Today, the renowned Australian enterprise software giant Atlassian has officially announced its acquisition of the asynchronous video messaging platform Loom for a staggering $975 million. This monumental deal stands as one of the largest in this category, significantly broadening Atlassian’s software portfolio. This portfolio already encompasses prominent work-centric collaboration tools such as Jira, Confluence, and Trello. Atlassian has expressed its commitment to integrating Loom’s capabilities into these and other products, although a specific timeline for this integration has not been disclosed at this time.
Vinay Hiremath, co-founder and CTO of Loom, expressed his enthusiasm for the collaboration, stating that the synergies between the two companies will propel a substantial advancement in how teams collaborate. The integration of Atlassian and Loom is expected to create significant customer value, which would have taken considerably longer to achieve independently.
Loom’s Journey in the Asynchronous Video Space: Founded in 2016 by Joe Thomas Jr., Shahed Khan, and Vinay Hiremath, Loom initially established itself as an end-to-end asynchronous video messaging platform, providing enterprise users with an effortless means of collaboration and communication. Over time, the platform evolved, introducing new capabilities like browser extensions and integrations with platforms such as Slack, Gmail, and Asana. It secured over $200 million in funding through multiple rounds and achieved a valuation of over $1.5 billion following its series C round led by Andreessen Horowitz in 2021.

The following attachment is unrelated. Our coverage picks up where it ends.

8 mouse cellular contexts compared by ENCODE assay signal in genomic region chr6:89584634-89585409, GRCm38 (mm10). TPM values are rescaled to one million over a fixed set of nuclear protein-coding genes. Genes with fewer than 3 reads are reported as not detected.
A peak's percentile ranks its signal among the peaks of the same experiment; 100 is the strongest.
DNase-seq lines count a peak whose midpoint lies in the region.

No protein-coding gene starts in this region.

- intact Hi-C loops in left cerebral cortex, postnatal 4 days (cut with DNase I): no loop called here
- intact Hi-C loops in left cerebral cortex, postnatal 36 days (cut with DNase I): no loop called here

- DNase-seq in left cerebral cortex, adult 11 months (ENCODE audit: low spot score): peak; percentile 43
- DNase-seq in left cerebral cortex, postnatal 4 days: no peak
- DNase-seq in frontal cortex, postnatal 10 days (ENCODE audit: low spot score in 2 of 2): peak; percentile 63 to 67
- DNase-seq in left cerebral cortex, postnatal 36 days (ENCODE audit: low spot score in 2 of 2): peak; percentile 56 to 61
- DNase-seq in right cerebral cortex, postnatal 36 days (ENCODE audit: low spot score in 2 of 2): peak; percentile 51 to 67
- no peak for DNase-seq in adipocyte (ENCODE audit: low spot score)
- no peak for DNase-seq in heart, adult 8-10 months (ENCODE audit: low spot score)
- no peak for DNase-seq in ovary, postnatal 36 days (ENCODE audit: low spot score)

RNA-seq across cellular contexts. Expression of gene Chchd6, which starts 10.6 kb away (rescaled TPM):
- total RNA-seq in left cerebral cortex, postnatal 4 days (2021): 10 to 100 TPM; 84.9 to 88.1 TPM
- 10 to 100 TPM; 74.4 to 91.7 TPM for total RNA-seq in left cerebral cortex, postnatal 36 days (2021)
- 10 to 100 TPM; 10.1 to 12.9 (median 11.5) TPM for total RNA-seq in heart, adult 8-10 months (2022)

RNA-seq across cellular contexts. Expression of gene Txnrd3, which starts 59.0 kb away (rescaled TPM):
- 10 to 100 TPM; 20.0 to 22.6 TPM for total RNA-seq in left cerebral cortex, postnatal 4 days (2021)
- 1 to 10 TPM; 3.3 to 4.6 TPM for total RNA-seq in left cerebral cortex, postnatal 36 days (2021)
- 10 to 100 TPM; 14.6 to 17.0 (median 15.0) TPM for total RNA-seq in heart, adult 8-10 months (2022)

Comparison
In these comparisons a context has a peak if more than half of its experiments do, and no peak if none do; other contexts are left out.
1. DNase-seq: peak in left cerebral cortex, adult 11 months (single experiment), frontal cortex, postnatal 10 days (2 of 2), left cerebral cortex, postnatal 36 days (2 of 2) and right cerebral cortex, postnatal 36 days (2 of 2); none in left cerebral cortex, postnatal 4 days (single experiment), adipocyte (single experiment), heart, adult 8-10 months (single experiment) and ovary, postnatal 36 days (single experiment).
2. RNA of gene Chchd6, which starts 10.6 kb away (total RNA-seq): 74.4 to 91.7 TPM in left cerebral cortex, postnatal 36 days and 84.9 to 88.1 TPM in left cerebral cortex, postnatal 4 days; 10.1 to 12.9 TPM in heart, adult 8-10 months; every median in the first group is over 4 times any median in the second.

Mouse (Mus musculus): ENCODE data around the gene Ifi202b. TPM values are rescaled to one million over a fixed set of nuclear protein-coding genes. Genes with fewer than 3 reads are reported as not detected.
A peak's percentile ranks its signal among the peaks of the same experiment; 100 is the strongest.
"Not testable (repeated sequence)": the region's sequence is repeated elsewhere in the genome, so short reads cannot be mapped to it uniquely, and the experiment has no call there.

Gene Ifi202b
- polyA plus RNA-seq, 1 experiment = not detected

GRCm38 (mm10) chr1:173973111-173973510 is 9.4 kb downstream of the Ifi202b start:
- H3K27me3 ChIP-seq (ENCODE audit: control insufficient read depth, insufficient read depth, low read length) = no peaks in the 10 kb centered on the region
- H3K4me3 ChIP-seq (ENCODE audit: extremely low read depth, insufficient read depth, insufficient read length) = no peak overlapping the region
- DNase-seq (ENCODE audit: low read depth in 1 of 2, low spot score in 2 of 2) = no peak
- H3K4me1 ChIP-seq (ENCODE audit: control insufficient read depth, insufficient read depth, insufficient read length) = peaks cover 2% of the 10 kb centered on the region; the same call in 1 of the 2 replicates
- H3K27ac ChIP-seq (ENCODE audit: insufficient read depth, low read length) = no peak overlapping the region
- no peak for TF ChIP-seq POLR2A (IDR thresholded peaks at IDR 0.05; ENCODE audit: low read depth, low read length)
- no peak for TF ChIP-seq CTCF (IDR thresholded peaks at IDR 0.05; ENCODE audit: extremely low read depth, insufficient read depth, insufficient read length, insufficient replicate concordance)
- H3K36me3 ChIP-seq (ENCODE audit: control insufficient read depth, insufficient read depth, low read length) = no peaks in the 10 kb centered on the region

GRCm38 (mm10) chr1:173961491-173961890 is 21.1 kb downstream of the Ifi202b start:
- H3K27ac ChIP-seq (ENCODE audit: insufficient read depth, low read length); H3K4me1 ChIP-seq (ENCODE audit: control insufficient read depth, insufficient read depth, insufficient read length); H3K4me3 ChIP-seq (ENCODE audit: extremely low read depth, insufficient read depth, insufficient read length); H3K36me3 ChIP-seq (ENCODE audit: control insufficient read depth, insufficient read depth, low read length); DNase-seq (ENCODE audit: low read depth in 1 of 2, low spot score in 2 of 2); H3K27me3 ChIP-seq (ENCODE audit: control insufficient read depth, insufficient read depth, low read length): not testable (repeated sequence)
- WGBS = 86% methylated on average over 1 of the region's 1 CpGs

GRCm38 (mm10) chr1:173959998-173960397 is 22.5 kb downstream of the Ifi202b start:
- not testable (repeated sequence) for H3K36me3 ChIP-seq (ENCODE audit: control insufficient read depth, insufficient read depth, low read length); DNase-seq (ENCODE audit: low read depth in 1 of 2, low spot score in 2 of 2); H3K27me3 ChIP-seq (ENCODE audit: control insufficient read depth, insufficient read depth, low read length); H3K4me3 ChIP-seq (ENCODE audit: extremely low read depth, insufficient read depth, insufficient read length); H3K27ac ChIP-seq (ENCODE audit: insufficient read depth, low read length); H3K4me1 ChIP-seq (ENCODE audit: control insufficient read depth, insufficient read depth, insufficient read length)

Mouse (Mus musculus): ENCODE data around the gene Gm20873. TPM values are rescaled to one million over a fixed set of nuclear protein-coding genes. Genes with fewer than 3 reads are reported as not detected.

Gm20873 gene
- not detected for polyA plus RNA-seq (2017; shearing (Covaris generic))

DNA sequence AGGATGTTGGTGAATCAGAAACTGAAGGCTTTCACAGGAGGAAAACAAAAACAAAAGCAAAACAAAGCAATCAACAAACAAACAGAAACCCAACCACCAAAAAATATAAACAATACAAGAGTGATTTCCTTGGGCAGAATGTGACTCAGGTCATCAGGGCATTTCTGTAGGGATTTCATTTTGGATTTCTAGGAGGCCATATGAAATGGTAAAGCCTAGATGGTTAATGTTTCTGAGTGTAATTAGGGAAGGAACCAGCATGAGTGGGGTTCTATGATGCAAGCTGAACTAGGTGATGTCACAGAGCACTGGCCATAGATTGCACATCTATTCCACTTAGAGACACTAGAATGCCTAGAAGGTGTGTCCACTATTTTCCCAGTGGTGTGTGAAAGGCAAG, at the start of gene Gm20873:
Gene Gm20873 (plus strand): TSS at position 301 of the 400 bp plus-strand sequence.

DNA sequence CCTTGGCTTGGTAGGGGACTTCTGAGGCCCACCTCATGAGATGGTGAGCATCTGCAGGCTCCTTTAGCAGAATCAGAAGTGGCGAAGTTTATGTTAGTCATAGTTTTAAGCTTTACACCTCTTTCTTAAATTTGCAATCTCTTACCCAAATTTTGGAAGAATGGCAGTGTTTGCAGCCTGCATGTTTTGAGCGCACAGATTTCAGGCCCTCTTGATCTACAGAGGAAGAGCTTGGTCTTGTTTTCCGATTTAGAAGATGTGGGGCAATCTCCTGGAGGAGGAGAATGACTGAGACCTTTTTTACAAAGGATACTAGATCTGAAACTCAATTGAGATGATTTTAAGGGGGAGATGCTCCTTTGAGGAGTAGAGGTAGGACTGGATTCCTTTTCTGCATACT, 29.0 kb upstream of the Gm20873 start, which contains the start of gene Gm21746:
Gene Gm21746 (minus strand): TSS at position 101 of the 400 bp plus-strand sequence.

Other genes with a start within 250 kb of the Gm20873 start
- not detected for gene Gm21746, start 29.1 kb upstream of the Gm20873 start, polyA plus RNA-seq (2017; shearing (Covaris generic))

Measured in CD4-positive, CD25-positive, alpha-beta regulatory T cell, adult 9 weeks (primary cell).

By the end of 2022, after the spike in COVID-19-related remote work, Loom boasted more than 18 million users, representing over 350,000 businesses. In the current year, the platform has experienced significant growth, with more than 7 million Loom recordings made every month, a substantial increase from the 1 million recorded in 2019. Recently, Loom introduced AI-based features, including transcription in 50 languages and generative titles and summaries.
Atlassian’s Long-Standing Presence in Work Collaboration: On the other hand, Atlassian has a well-established presence in the work collaboration space. Each platform in its portfolio targets a distinct aspect of work. For example, Jira aids in tracking issues or tasks through a customizable workflow, while Confluence facilitates efficient team collaboration and knowledge sharing. With a market capitalization exceeding $49 billion, Atlassian collaborates with a vast array of clients, including the majority of the Fortune 500 and over 260,000 companies of various sizes worldwide, such as NASA, Kiva, Deutsche Bank, and Salesforce.
Anticipated Benefits of the Deal: With the inclusion of Loom under its umbrella, Atlassian envisions enhancing each of its products by integrating built-in video capabilities. This move is set to provide distributed knowledge workers with superior means of planning, tracking, and executing their work.
Async video, increasingly becoming a key communication tool alongside text, presentations, and spreadsheets, will play a pivotal role in this transformation. Loom’s leadership in asynchronous video, combined with Atlassian’s deep understanding of team collaboration, is expected to bring innovative solutions to the market, enabling customers to collaborate in more engaging and human-centered ways, as noted in a joint blog post by Atlassian co-founders Mike Cannon-Brookes and Scott Farquhar.
While the specifics of the integration remain to be unveiled, there are hints of what to expect. For example, engineers using Jira will have the capability to visually log issues. Leaders will be able to employ videos to connect with employees on a larger scale, sales teams can send customized video updates to clients within their workflows, and HR teams can onboard new employees with personalized welcome videos.
Furthermore, the combined investments of both companies in AI will enable enterprise users to seamlessly transition between video content, transcripts, summaries, documents, and the workflows derived from them.
The integration process is slated to commence after the deal’s closure, expected in the quarter ending in March 2024, while Loom will continue to be available as a standalone product.